Discover Cloud Solutions with HostingerGet a special discount.

hostingerLearn More
Published on

Guide to using Protocol Buffers with Kotlin

Guide to using Protocol Buffers with Kotlin

Data serialization is a critical aspect of any software application. It involves converting data structures or objects into a format that can be stored or transmitted over a network. Efficient data serialization can have a significant impact on the performance of your application, especially when dealing with large volumes of data. This guide explores how to achieve efficient data serialization using Kotlin and Protocol Buffers.

Introduction to Protocol Buffers

Protocol Buffers is a language-agnostic data serialization format developed by Google. It allows you to define a message schema using a simple, human-readable language and then generates code for various programming languages to serialize and deserialize the message.

Protocol Buffers, what are they?

Also known as protobuf is a method of serializing structured data. It is designed to be more efficient than XML or JSON for encoding data. It is language-agnostic, which means that you can generate code for various programming languages to serialize and deserialize messages.

It consists of a language specification for defining message types and a set of code generators for different programming languages. Their messages are defined using a simple, human-readable language, which is then compiled into code for encoding and decoding the message in the desired programming language.

Message Schema

A Protocol message is defined using a message schema, which specifies the fields of the message and their types. The message schema is defined using the Protocol Buffers language, which is a simple, human-readable language.

syntax = "proto3";

message Person {
  string name = 1;
  int32 age = 2;

In the example above, we define a message schema for a person. The message has two fields, name and age, which are of type string and int32, respectively. The numbers after the field names are field numbers, which are used to identify fields in the encoded message.

Serialization and Deserialization with Protocol Buffers

Once you have defined a message schema using Protocol Buffers, you can use the generated code to serialize and deserialize messages. The Protocol Buffers API provides methods for encoding a message into binary format and decoding a message from binary format.

message Person {
  string name = 1;
  int32 age = 2;
Person person = Person.newBuilder()

byte[] bytes = person.toByteArray();

In the example above, we define a Person message using the Person schema we defined earlier. We then use the Person.newBuilder() method to create a new Person object and set its name and age fields. Finally, we use the toByteArray() method to encode the Person object into binary format.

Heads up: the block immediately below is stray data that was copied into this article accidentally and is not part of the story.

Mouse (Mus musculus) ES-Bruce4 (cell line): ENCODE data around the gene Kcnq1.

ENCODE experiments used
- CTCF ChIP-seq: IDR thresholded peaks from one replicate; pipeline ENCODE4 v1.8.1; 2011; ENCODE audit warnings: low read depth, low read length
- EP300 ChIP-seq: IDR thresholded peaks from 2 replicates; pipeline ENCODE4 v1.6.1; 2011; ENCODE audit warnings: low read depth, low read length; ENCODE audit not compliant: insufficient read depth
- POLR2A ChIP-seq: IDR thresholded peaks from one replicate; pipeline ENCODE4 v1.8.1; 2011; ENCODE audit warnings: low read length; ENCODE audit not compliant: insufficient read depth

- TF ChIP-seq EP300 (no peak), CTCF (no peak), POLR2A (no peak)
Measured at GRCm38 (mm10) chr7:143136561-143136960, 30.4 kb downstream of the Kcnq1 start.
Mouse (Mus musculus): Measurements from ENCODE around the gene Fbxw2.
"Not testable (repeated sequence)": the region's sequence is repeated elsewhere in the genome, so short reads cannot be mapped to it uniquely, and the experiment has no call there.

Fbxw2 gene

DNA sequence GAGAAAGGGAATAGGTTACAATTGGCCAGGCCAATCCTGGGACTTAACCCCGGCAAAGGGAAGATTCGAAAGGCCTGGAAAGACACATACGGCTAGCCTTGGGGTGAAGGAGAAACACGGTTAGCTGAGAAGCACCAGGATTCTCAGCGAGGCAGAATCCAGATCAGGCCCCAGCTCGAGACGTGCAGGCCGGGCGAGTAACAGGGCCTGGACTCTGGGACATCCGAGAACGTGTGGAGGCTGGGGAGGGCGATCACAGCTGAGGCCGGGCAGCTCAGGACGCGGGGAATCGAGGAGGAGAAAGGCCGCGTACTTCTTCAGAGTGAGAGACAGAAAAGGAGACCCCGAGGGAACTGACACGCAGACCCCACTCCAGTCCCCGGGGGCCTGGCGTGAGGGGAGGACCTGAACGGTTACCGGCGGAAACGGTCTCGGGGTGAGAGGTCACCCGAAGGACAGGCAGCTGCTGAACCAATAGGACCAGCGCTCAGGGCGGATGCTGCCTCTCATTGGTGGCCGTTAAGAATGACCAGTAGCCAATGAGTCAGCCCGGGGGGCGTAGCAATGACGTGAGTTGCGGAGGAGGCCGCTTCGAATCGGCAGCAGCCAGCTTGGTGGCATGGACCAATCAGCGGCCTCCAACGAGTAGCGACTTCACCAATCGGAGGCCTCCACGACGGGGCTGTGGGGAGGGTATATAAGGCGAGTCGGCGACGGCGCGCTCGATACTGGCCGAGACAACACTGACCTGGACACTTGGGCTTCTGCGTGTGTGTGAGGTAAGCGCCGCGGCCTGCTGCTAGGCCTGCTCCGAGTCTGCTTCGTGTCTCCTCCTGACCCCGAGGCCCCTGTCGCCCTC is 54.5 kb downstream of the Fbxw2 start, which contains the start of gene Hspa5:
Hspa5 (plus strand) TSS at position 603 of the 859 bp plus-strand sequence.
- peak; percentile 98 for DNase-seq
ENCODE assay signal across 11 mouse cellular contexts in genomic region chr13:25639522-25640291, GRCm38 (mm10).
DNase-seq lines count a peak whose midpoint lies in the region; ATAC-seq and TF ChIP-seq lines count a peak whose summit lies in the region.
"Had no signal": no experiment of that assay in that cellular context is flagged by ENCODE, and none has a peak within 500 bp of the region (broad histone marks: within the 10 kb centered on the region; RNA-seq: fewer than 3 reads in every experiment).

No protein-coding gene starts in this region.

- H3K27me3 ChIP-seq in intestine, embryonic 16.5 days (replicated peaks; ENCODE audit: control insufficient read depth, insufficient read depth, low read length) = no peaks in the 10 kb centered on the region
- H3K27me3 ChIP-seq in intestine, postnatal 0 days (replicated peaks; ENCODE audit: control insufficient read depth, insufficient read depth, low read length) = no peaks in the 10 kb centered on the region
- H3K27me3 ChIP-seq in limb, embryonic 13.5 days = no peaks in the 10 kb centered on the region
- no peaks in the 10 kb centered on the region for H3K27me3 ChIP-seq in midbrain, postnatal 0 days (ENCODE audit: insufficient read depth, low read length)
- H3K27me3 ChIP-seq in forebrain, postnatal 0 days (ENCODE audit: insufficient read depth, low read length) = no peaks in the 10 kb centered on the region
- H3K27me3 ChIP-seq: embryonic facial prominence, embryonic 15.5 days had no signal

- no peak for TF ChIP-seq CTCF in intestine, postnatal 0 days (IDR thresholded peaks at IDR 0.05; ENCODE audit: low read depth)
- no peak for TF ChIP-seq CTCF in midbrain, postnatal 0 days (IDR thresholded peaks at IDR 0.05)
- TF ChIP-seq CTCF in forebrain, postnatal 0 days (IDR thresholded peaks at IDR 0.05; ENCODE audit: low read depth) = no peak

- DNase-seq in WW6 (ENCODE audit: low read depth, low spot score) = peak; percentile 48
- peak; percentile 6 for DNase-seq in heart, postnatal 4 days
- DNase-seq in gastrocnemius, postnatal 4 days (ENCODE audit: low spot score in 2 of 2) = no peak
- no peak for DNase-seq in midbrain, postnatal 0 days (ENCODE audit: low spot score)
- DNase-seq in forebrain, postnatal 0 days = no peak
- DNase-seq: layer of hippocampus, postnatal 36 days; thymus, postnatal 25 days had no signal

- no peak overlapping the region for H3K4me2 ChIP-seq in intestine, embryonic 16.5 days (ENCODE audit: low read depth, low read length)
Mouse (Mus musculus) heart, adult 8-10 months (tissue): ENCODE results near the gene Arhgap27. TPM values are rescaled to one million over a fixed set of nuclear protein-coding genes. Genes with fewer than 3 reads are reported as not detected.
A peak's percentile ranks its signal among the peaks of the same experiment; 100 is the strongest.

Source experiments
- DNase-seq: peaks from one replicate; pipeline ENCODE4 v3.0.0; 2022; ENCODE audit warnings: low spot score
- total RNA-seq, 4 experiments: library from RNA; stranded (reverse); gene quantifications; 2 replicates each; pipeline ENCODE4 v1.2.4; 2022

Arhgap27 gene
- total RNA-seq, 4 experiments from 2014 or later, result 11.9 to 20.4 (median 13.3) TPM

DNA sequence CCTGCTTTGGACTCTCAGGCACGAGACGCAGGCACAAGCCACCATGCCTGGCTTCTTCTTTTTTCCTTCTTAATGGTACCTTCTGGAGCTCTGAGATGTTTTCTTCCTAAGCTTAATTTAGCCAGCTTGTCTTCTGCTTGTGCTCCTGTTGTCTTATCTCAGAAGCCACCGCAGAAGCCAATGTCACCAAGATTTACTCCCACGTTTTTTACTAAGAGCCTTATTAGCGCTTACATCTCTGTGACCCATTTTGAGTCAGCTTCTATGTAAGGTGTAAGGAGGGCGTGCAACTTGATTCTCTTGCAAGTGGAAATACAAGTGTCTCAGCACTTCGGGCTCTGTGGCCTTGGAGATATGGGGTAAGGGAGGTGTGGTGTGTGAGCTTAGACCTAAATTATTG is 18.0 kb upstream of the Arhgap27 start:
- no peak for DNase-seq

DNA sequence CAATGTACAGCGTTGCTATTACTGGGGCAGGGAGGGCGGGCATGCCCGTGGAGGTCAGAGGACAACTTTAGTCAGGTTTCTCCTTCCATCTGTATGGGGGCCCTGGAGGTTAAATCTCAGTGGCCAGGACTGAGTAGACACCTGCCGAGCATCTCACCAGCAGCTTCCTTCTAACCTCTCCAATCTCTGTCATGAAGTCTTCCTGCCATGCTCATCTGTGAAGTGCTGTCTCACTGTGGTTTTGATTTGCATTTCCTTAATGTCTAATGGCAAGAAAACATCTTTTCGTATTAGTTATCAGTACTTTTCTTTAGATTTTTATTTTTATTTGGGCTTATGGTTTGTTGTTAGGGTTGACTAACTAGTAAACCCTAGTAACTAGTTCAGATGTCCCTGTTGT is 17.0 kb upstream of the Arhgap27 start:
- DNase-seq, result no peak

To decode the message from binary format, we use the parseFrom() method:

byte[] bytes = ... // binary data
Person person = Person.parseFrom(bytes);

In the example above, we use the parseFrom() method to decode the Person object from binary format. The parseFrom() method takes a byte[] array as input and returns a Person object.

Integrating Kotlin and Protocol Buffers

In this section, we will explain how to generate Kotlin code from Protocol Buffers schemas and how to use the generated Kotlin code to work with Protocol Buffers messages.

Create the project folder

First, create a new folder for your project. We will call it kotlin-protocol-buffer-sample.

mkdir kotlin-protocol-buffer-sample
cd kotlin-protocol-buffer-sample

Install Gradle

Next, install Gradle. We will use Gradle to build our project.

# macOS
brew install gradle

For others OS, please follow the official documentation.

Create a Gradle project

$ gradle init

Select type of project to generate:
  1: basic
  2: application
  3: library
  4: Gradle plugin
Enter selection (default: basic) [1..4] 2

Select implementation language:
  1: C++
  2: Groovy
  3: Java
  4: Kotlin
  5: Scala
  6: Swift
Enter selection (default: Java) [1..6] 4

Select build script DSL:
  1: Groovy
  2: Kotlin
Enter selection (default: Groovy) [1..2] 2

Project name (default: kotlin-protocol-buffer-sample):
Source package (default: kotlin.protocol.buffer.sample):

The build.gradle.kts configuration file


plugins {
    kotlin("jvm") version "1.8.0"
    id("") version "0.9.2"

group = "com.devlach"
version = "1.0-SNAPSHOT"

repositories {

val grpcVersion = "1.54.0"
val grpcKotlinVersion = "1.3.0"
val protobufVersion = "3.22.2"
val annotationApiVersion = "6.0.53"